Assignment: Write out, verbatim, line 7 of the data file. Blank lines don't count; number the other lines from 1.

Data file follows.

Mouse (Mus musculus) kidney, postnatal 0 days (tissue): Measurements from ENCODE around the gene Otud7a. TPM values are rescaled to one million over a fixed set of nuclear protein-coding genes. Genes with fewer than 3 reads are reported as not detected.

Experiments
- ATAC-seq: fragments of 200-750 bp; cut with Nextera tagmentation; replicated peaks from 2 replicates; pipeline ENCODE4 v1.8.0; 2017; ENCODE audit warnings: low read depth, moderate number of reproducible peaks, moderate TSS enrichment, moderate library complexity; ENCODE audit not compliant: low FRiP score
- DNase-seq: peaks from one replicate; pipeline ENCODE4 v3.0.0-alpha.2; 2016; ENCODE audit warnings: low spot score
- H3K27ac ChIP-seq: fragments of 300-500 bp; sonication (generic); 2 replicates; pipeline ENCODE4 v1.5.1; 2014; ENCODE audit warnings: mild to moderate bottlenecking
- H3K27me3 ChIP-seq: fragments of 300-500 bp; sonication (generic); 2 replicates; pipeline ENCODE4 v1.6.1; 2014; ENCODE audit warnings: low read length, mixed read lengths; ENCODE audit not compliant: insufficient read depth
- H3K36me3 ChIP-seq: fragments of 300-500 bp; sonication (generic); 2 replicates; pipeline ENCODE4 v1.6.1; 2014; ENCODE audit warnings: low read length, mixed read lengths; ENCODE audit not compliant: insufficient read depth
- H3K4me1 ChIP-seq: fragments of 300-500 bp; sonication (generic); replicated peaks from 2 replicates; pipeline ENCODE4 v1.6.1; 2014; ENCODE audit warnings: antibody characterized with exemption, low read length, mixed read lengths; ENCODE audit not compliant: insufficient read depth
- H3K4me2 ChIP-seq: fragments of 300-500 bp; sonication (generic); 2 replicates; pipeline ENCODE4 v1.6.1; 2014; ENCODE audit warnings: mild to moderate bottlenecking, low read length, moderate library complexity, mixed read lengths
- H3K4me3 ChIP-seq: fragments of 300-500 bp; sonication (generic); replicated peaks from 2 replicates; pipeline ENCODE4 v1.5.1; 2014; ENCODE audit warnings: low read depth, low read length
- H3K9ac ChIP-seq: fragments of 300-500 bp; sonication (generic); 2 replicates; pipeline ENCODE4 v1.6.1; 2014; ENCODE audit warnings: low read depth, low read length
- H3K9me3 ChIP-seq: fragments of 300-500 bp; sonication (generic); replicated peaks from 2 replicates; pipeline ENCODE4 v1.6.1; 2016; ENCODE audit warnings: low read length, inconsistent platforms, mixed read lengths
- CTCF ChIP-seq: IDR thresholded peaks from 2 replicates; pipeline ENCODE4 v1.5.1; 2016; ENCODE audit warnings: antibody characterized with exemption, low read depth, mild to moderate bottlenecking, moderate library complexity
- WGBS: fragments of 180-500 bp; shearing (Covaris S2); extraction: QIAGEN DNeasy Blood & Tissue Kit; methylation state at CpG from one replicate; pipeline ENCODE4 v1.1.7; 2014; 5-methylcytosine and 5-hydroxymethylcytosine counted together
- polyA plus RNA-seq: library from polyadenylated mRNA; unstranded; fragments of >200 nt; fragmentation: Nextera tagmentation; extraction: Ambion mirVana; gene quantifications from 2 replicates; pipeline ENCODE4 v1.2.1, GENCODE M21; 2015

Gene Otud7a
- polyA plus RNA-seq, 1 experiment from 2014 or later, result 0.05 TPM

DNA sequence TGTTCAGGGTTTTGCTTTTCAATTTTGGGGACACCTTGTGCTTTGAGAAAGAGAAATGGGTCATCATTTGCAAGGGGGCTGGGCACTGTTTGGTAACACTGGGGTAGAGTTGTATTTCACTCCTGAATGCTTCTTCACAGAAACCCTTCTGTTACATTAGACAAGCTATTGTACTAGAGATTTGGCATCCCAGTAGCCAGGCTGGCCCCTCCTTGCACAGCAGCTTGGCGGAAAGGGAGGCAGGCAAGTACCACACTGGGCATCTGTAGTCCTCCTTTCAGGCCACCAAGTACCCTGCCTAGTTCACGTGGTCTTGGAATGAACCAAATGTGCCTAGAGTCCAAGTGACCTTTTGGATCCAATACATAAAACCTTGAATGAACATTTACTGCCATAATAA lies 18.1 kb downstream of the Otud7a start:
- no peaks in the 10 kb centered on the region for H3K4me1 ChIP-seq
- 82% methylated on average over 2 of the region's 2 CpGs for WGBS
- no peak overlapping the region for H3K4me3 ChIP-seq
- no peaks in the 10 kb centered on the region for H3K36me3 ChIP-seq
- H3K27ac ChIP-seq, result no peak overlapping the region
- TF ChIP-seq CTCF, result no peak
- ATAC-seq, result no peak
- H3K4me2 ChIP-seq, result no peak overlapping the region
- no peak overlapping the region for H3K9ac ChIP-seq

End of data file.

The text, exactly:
- H3K36me3 ChIP-seq: fragments of 300-500 bp; sonication (generic); 2 replicates; pipeline ENCODE4 v1.6.1; 2014; ENCODE audit warnings: low read length, mixed read lengths; ENCODE audit not compliant: insufficient read depth